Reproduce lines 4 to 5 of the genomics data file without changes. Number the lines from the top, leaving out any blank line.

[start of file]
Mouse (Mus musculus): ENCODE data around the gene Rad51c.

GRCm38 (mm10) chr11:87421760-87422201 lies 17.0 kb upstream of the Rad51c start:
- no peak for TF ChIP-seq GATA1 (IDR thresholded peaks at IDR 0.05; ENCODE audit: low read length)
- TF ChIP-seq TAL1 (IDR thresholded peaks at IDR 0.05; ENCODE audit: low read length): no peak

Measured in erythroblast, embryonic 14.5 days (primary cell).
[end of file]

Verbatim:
- TF ChIP-seq TAL1 (IDR thresholded peaks at IDR 0.05; ENCODE audit: low read length): no peak

Measured in erythroblast, embryonic 14.5 days (primary cell).